Coping with Dysphagia

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What is Dysphagia?

Dysphagia is the medical term for having difficulties in swallowing. People get the feeling that food is “sticking” to their throat or chest, though the sensation is actually in the esophagus. The esophagus is a tube that runs from mouth to the stomach and transports food. People with dysphagia have problems swallowing food or even liquids, while yet others who are not able to swallow at all. Other signs of dysphagia include choking or coughing while drinking or eating, or bringing up food – sometimes even through the nose. Dysphagia may be related to difficulty in swallowing food or liquid or both.

Types of Dysphagia:

When the patient is not able to move the food from mouth to upper esophagus, then he is suffering from Oropharyngeal dysphagia. When the difficulty is experienced in moving food to the stomach from the esophagus then the patient is suffering from esophageal dysphagia. Dysphagia can occur at any age but people in old age are more prone.

Patient suffering from Oropharyngeal dysphagia

Signs and Symptoms

Symptoms of oropharyngeal dysphagia include:

  • Drooling
  • Difficulty trying to swallow
  • Coughing while swallowing
  • Breathing in food while swallowing
  • Vomiting liquid through your nose
  • Weak voice
  • Choking or breathing saliva into your lungs while swallowing
  • Weight loss
Patient suffering from esophageal dysphagia

Symptoms of esophageal dysphagia include:

  • Pressure in the mid-chest area
  • Chest pain
  • Chronic heartburn
  • The sensation of food stuck in your throat or chest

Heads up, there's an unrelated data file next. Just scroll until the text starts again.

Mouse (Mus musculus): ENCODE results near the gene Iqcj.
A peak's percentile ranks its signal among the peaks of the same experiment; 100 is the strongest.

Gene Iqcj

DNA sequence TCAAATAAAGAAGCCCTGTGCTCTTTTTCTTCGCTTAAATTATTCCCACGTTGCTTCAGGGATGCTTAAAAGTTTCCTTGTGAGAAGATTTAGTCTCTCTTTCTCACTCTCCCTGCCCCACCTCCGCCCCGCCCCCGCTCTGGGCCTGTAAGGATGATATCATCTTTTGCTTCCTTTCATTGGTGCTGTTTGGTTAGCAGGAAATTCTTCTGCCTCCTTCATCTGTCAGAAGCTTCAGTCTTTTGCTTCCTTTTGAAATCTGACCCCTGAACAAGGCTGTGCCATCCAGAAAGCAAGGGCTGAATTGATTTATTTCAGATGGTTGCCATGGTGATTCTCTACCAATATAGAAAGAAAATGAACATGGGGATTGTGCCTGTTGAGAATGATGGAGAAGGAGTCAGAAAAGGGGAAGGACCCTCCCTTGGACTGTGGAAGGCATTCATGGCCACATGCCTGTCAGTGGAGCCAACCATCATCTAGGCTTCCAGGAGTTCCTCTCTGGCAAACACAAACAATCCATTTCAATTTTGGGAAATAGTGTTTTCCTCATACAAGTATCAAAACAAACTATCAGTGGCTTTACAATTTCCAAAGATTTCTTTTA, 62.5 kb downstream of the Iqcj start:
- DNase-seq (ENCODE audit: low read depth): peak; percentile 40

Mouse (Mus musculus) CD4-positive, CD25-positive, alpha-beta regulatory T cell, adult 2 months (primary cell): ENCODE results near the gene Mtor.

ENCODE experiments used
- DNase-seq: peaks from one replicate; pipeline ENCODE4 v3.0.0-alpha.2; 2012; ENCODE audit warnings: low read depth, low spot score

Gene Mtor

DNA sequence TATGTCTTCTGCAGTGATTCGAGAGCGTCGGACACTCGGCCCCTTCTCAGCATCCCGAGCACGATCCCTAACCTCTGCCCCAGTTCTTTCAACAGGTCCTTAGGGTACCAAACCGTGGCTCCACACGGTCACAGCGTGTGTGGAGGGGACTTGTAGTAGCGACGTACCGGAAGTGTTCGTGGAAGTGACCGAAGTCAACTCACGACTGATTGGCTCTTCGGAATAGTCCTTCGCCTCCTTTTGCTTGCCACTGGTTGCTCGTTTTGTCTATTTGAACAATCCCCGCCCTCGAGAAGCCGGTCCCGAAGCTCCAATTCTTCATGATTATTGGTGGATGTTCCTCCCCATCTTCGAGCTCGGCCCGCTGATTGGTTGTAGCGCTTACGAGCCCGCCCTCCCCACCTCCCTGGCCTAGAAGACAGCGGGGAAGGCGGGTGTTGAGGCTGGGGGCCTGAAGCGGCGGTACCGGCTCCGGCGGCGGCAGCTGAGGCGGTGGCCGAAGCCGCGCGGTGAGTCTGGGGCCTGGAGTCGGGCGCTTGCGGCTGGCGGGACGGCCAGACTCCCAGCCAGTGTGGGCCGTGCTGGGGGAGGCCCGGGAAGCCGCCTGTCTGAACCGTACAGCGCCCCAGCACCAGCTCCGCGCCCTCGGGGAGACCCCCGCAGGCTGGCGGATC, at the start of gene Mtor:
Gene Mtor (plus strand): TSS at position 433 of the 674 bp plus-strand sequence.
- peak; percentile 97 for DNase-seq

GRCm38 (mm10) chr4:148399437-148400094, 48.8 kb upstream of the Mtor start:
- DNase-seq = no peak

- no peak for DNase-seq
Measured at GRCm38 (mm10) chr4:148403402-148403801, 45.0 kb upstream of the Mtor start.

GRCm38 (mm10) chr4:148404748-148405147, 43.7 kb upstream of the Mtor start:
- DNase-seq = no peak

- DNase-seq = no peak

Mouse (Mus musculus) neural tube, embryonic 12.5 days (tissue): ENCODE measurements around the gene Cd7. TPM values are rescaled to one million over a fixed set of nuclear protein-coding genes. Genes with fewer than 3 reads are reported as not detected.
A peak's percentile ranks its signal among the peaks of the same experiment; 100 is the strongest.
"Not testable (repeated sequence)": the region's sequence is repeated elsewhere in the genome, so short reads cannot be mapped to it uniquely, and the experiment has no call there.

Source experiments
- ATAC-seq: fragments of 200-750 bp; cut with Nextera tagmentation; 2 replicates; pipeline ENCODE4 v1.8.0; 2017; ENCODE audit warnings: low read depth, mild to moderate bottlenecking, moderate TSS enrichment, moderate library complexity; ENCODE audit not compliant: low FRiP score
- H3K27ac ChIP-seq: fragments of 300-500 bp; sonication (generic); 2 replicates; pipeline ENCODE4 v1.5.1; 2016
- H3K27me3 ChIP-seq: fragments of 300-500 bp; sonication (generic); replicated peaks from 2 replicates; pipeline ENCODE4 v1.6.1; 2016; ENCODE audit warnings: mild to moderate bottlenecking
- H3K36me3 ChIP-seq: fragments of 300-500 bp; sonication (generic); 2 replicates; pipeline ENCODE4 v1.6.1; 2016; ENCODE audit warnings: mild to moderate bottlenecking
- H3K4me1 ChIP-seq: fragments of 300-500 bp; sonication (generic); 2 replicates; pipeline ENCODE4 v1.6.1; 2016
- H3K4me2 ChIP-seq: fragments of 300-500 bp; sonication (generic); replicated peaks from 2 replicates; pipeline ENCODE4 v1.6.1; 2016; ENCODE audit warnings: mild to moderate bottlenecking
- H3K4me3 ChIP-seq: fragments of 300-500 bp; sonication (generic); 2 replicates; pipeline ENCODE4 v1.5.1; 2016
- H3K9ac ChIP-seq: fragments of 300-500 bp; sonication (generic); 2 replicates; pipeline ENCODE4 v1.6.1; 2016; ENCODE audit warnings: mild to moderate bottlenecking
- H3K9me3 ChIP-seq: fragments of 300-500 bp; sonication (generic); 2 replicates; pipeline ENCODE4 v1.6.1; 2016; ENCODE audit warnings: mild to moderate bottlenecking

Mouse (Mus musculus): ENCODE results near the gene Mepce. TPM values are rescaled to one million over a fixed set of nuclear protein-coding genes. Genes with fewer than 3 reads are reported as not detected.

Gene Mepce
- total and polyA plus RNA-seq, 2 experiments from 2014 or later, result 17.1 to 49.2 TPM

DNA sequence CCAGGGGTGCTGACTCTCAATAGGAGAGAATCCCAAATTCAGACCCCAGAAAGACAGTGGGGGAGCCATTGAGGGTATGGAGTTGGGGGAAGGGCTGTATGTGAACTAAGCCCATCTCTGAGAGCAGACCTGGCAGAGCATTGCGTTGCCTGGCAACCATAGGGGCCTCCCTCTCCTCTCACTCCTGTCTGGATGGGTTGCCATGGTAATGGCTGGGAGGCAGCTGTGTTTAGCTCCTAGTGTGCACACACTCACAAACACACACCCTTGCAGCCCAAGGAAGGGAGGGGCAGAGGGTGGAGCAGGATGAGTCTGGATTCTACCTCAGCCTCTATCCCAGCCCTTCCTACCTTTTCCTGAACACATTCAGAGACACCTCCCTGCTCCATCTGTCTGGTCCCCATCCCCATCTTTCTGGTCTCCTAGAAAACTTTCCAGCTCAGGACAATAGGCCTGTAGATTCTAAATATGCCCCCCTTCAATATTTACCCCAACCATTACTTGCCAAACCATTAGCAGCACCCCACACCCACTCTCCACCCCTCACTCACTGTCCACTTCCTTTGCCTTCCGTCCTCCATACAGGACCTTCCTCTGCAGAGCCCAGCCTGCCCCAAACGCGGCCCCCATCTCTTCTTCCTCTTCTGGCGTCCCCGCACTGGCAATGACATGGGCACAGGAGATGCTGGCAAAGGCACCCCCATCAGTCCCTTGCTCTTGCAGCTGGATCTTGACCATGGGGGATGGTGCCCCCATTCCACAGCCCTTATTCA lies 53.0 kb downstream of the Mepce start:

• Pain with swallowing
  • Belching
  • Sore throat

What Causes It?

Several conditions can cause dysphagia. In children, it is often due to:

  • Physical malformations, conditions such as muscular dystrophy or cerebral palsy
  • GERD Gastroesophageal reflux disease
  • During infancy, if Open heart procedures were performed

Dysphagia in adults may be due to:

  • Conditions causing the esophagus to narrow
  • Tumors (cancerous or benign)
  • Neuromuscular conditions
  • Gastroesophageal reflux disease GERD
  • Stroke
  • If muscles in the esophagus do not relax to let food pass through into the stomach.

Other risk factors include:

  • Extreme alcohol use
  • Smoking
  • If dentures or teeth are in poor condition
  • Certain medications also bring about Dysphagia
  • Dysphagia may increase as age advances. About 60% of nursing home patients suffer from Dysphagia

Treatment Options

Doctors typically treat dysphagia with:

  • Medicine
  • Procedures to open the esophagus
  • Surgery
  • Exercises

Depending upon the cause, complication, or seriousness, the treatment may vary. Patients who can eat and the risk of complications are low, need not be hospitalized. But if the esophagus is badly blocked then chances of being hospitalized are more likely. Children or infants suffering from dysphagia are mostly hospitalized.

In treating oropharyngeal dysphagia, the doctors may teach special exercises to activate the nerves that enable swallowing or positioning of the head that enables swallowing.

To treat esophageal dysphagia concerning esophageal muscle that cannot relax, the doctor may treat it with an endoscope, attaching a balloon to dilate the esophagus.

He may prescribe PPIs proton pump inhibitors or antacids if the patient suffers from GERD. He may prescribe medicines that relax the esophagus and prevents spasms.

If dysphagia happens due to tumor or, the doctor may suggest surgery.

Alternative Therapies